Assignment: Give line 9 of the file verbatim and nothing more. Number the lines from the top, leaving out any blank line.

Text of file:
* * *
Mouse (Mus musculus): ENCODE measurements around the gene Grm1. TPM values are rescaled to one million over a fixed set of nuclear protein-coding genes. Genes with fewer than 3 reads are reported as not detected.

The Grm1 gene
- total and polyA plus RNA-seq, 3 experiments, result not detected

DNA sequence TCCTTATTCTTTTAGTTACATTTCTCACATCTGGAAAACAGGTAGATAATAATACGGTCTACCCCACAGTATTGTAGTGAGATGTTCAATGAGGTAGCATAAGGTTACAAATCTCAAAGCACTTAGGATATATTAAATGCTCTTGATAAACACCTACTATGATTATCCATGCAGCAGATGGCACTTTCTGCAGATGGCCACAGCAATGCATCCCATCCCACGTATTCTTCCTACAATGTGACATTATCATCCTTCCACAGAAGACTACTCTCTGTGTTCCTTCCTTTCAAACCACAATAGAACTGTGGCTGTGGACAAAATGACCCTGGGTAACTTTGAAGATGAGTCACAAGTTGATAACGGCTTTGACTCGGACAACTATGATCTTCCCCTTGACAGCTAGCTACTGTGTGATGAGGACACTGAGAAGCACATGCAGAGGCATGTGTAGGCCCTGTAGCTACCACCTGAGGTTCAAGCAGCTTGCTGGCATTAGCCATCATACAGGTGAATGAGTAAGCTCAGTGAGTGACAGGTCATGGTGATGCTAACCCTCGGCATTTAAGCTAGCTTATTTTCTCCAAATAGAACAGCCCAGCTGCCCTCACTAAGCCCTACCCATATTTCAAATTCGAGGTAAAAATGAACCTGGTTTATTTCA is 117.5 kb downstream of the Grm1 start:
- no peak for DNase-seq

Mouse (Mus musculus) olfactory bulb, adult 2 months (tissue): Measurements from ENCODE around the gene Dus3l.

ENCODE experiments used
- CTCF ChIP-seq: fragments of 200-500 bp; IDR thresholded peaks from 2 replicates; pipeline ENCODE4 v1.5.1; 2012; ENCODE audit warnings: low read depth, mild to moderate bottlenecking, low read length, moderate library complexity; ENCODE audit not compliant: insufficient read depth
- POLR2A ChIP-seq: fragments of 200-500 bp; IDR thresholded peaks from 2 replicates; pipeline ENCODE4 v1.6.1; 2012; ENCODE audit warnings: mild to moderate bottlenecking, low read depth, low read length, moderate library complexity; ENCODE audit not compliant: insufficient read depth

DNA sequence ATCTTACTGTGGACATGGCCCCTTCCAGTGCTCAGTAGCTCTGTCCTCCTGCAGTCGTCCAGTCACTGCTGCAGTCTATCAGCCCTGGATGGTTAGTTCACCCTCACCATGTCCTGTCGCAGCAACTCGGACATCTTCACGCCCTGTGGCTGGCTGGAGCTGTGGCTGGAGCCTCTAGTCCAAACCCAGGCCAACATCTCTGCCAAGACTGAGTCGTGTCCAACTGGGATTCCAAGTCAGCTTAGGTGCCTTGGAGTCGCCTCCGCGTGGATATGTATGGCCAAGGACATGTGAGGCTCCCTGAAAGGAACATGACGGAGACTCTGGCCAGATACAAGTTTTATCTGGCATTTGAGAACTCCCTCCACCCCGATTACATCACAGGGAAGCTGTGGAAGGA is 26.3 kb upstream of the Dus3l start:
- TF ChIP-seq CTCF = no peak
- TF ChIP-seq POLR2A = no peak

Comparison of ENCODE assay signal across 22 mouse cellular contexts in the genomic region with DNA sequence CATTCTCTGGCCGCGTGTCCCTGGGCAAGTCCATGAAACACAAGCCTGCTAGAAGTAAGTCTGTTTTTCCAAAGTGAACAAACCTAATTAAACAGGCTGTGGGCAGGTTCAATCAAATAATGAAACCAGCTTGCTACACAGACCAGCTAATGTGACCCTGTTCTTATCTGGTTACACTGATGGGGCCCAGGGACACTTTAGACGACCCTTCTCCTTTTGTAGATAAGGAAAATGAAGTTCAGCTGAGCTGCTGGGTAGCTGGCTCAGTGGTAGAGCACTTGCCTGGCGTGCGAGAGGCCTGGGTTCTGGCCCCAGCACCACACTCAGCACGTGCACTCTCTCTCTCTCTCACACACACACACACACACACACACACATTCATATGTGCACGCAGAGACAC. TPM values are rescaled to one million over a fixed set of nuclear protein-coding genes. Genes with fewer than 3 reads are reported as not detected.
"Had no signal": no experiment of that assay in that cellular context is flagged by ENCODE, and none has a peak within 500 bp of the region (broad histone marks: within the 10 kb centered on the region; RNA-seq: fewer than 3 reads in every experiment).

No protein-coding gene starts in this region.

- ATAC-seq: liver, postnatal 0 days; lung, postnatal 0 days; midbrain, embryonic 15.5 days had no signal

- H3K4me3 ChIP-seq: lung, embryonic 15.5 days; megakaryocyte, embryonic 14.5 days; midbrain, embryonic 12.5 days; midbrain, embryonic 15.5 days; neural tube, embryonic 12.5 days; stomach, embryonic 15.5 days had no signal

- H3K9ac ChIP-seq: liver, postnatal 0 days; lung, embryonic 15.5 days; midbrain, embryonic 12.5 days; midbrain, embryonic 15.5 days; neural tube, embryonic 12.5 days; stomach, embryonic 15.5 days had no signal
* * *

- POLR2A ChIP-seq: fragments of 200-500 bp; IDR thresholded peaks from 2 replicates; pipeline ENCODE4 v1.6.1; 2012; ENCODE audit warnings: mild to moderate bottlenecking, low read depth, low read length, moderate library complexity; ENCODE audit not compliant: insufficient read depth